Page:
To avoid terrible results, plan just one thing and work on it consistently alongside your work, school, job, whatever. By choosing just one thing at a time (it doesn't have to be a forever decision, just a, for now, decision), you're able to know what direction you're heading in without thinking. You know what goals you want to achieve.
Ever wondered how amazing directors make shitty movies? Or how that band you love made a whole album you just can't stand? It's because, just like you, everyone else is making it up as they go along.
It's easy to feel lost in the design industry. Or in any creative industry. Because every person brave enough to share any piece of their thoughts and feelings into the world (be it an app design, a painting, a song or macaroni and glue creation) ends up hating their own work. Maybe it's overexposure. Maybe it's impostor syndrome. Who knows?
So now you know everyone else is lost too. Does that help you feel better? Probably not. But at least you know you're not alone.
I mentioned the importance of making a decision (even in the short term) to work on just ONE thing with your passion or progression time. This might seem like a difficult task, and it truly is. But I've learnt a few times (and been rewarded with some very savage burnout) that trying to work on multiple directions at once within a passion can be damaging to the results.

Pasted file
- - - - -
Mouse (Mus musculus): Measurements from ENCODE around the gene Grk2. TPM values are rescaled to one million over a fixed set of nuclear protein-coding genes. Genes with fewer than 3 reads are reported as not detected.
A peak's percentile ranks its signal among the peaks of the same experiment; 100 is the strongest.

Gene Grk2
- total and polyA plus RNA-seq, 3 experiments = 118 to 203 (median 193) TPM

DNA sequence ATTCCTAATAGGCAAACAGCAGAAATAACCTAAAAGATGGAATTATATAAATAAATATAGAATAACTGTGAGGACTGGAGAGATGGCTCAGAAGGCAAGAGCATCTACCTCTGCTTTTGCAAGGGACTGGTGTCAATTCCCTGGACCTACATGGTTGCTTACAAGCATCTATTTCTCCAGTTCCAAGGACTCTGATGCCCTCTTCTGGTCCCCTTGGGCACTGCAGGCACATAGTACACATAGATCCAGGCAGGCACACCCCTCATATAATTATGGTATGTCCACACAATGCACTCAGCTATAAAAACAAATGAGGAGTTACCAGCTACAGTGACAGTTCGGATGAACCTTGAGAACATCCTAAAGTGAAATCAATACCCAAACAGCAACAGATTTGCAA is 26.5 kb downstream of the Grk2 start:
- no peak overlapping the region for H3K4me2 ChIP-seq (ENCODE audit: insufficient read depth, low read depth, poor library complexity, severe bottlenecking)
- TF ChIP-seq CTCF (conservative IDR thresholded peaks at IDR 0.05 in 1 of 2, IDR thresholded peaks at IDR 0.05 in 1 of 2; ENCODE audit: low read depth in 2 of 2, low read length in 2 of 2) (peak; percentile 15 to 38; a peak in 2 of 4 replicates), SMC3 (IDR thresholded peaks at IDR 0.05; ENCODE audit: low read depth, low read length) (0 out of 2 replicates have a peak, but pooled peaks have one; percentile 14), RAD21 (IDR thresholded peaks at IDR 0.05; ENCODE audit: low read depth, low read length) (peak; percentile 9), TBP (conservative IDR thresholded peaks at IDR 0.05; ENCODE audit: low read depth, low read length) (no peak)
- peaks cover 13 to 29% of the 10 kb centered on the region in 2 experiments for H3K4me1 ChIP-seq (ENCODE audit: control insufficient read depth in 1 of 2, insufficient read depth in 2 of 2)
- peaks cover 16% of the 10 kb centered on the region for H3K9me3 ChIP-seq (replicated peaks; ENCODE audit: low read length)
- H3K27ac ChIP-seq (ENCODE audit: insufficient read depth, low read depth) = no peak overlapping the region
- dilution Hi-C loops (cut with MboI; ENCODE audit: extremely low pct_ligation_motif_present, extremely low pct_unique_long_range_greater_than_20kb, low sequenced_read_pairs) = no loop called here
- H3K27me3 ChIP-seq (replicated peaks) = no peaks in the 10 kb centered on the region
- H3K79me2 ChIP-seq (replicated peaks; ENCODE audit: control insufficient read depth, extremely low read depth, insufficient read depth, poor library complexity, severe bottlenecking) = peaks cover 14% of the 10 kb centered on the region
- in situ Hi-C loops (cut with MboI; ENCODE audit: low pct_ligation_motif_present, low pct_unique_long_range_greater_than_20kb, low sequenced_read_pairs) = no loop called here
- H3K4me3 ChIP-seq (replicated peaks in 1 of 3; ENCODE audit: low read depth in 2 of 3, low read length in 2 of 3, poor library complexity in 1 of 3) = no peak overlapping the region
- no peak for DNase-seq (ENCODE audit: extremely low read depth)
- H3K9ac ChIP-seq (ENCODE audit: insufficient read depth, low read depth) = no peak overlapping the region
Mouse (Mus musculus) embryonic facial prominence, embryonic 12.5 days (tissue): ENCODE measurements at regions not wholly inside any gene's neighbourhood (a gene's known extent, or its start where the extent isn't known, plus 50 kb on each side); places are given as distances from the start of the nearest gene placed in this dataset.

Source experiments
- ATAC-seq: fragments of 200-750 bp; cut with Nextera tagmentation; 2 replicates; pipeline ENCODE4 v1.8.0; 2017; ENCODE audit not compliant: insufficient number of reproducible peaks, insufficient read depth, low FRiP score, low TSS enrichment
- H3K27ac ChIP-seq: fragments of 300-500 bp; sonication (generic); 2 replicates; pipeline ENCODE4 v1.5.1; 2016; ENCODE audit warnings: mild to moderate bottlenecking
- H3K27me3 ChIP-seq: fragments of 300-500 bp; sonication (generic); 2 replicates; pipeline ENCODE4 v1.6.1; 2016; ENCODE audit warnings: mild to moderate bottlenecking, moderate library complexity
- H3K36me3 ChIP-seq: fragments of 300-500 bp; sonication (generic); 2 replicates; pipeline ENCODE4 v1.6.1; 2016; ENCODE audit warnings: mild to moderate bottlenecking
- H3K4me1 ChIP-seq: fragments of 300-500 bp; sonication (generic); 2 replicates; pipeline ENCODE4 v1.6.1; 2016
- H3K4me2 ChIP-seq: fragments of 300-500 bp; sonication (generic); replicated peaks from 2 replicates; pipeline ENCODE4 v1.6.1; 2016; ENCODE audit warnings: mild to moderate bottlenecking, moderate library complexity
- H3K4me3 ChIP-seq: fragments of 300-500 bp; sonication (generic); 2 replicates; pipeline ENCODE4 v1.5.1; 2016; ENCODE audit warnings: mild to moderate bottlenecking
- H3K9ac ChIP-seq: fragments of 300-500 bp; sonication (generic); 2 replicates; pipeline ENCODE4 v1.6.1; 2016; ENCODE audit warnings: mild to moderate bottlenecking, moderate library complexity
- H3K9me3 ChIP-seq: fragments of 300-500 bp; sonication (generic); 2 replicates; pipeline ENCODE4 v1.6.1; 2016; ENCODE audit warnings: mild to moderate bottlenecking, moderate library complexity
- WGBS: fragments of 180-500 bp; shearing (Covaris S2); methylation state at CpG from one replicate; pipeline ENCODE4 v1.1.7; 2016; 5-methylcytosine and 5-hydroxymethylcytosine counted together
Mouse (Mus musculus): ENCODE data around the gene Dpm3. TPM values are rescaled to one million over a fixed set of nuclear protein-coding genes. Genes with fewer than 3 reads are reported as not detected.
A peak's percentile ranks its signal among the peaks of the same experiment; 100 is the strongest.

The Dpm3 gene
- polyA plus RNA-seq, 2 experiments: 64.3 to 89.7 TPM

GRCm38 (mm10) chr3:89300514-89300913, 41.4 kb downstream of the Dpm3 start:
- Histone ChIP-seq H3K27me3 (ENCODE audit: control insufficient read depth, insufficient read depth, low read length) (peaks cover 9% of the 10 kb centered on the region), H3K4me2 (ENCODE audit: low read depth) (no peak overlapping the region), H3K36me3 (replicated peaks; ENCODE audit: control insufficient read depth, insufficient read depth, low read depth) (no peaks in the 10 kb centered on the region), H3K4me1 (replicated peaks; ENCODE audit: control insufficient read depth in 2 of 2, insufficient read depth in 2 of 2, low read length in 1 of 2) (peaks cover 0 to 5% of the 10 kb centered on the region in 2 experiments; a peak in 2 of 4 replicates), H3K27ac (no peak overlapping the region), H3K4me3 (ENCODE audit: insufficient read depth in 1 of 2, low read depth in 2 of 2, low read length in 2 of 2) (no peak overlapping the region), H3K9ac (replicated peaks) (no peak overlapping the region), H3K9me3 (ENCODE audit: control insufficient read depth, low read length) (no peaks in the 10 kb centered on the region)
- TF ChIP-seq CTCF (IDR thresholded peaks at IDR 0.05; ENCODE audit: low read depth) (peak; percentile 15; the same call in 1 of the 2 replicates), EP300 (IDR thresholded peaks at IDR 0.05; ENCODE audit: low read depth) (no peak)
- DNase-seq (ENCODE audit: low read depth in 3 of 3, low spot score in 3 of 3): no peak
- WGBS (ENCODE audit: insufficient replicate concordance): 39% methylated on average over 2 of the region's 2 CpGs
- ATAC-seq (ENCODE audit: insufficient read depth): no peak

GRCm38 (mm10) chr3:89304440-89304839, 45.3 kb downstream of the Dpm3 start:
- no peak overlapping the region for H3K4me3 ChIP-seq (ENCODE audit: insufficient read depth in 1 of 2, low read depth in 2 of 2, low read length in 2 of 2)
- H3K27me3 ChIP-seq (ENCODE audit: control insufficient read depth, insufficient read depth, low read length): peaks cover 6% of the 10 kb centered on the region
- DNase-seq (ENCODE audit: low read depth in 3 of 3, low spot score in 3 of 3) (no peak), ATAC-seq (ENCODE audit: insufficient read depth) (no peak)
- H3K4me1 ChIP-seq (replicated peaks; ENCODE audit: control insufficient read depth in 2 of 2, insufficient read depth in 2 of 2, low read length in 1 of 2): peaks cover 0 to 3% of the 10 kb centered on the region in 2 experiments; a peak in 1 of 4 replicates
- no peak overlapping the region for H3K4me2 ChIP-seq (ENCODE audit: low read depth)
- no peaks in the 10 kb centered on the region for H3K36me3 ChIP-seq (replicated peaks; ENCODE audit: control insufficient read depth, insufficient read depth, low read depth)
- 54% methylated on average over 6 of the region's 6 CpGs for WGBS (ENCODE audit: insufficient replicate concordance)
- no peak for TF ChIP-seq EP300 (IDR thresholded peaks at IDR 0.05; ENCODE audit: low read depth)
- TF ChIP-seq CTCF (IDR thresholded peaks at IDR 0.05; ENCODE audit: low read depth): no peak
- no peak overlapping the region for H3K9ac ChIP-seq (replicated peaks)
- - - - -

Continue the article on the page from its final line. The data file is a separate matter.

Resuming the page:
During mid-2019, I went on a bit of a tangent after feeling lost in my direction. I decided to spend all of my free time designing posters, or as my friend, Cassius called it: "goth cyberpunk nonsense". While I enjoyed this for a period, I soon lost interest and wish I had spent more time thinking through the activity before embarking on it.
This is an important lesson.
That tangent didn’t just cost me time I could have spent better on literally anything else. It almost certainly cost me money too.